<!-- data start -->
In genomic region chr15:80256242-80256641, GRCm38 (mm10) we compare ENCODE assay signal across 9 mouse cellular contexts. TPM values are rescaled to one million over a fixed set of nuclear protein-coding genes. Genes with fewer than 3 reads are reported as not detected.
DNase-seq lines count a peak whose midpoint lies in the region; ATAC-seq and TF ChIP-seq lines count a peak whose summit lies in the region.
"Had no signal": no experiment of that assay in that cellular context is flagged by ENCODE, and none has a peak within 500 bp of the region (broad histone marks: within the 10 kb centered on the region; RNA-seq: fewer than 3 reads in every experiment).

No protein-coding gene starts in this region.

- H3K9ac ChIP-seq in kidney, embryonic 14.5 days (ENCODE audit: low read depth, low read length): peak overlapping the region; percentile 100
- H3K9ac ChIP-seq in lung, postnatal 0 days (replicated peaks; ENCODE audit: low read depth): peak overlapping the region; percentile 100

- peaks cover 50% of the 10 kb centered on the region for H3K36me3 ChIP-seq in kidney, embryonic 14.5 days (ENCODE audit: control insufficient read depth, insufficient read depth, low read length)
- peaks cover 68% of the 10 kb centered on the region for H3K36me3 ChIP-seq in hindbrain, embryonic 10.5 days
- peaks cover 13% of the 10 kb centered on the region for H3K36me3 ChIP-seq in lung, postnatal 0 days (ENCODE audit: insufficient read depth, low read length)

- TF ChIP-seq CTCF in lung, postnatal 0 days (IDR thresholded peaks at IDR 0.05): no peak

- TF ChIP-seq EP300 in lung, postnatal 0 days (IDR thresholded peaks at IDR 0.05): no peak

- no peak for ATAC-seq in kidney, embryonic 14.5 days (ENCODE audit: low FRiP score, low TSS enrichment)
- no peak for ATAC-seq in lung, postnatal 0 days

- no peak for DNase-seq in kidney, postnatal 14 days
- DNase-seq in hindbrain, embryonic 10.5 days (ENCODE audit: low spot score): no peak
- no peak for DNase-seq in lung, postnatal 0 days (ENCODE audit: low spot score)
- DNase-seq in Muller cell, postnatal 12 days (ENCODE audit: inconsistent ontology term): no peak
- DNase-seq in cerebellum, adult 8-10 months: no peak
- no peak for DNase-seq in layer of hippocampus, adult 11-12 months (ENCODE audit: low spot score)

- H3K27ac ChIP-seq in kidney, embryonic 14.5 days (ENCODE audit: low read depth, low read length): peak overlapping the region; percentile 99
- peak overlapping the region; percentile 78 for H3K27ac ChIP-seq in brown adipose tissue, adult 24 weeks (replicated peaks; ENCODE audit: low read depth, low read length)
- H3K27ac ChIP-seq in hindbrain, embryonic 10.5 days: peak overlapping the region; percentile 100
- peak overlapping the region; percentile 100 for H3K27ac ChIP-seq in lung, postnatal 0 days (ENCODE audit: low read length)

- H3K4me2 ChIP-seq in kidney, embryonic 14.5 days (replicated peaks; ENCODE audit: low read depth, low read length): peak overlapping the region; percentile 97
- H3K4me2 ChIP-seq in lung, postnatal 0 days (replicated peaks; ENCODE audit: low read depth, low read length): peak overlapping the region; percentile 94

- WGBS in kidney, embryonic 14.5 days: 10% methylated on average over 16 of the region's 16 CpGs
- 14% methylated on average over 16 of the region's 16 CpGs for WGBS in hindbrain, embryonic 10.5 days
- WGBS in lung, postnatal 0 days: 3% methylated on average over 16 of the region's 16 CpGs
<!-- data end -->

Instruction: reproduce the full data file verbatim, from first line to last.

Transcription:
In genomic region chr15:80256242-80256641, GRCm38 (mm10) we compare ENCODE assay signal across 9 mouse cellular contexts. TPM values are rescaled to one million over a fixed set of nuclear protein-coding genes. Genes with fewer than 3 reads are reported as not detected.
DNase-seq lines count a peak whose midpoint lies in the region; ATAC-seq and TF ChIP-seq lines count a peak whose summit lies in the region.
"Had no signal": no experiment of that assay in that cellular context is flagged by ENCODE, and none has a peak within 500 bp of the region (broad histone marks: within the 10 kb centered on the region; RNA-seq: fewer than 3 reads in every experiment).

No protein-coding gene starts in this region.

- H3K9ac ChIP-seq in kidney, embryonic 14.5 days (ENCODE audit: low read depth, low read length): peak overlapping the region; percentile 100
- H3K9ac ChIP-seq in lung, postnatal 0 days (replicated peaks; ENCODE audit: low read depth): peak overlapping the region; percentile 100

- peaks cover 50% of the 10 kb centered on the region for H3K36me3 ChIP-seq in kidney, embryonic 14.5 days (ENCODE audit: control insufficient read depth, insufficient read depth, low read length)
- peaks cover 68% of the 10 kb centered on the region for H3K36me3 ChIP-seq in hindbrain, embryonic 10.5 days
- peaks cover 13% of the 10 kb centered on the region for H3K36me3 ChIP-seq in lung, postnatal 0 days (ENCODE audit: insufficient read depth, low read length)

- TF ChIP-seq CTCF in lung, postnatal 0 days (IDR thresholded peaks at IDR 0.05): no peak

- TF ChIP-seq EP300 in lung, postnatal 0 days (IDR thresholded peaks at IDR 0.05): no peak

- no peak for ATAC-seq in kidney, embryonic 14.5 days (ENCODE audit: low FRiP score, low TSS enrichment)
- no peak for ATAC-seq in lung, postnatal 0 days

- no peak for DNase-seq in kidney, postnatal 14 days
- DNase-seq in hindbrain, embryonic 10.5 days (ENCODE audit: low spot score): no peak
- no peak for DNase-seq in lung, postnatal 0 days (ENCODE audit: low spot score)
- DNase-seq in Muller cell, postnatal 12 days (ENCODE audit: inconsistent ontology term): no peak
- DNase-seq in cerebellum, adult 8-10 months: no peak
- no peak for DNase-seq in layer of hippocampus, adult 11-12 months (ENCODE audit: low spot score)

- H3K27ac ChIP-seq in kidney, embryonic 14.5 days (ENCODE audit: low read depth, low read length): peak overlapping the region; percentile 99
- peak overlapping the region; percentile 78 for H3K27ac ChIP-seq in brown adipose tissue, adult 24 weeks (replicated peaks; ENCODE audit: low read depth, low read length)
- H3K27ac ChIP-seq in hindbrain, embryonic 10.5 days: peak overlapping the region; percentile 100
- peak overlapping the region; percentile 100 for H3K27ac ChIP-seq in lung, postnatal 0 days (ENCODE audit: low read length)

- H3K4me2 ChIP-seq in kidney, embryonic 14.5 days (replicated peaks; ENCODE audit: low read depth, low read length): peak overlapping the region; percentile 97
- H3K4me2 ChIP-seq in lung, postnatal 0 days (replicated peaks; ENCODE audit: low read depth, low read length): peak overlapping the region; percentile 94

- WGBS in kidney, embryonic 14.5 days: 10% methylated on average over 16 of the region's 16 CpGs
- 14% methylated on average over 16 of the region's 16 CpGs for WGBS in hindbrain, embryonic 10.5 days
- WGBS in lung, postnatal 0 days: 3% methylated on average over 16 of the region's 16 CpGs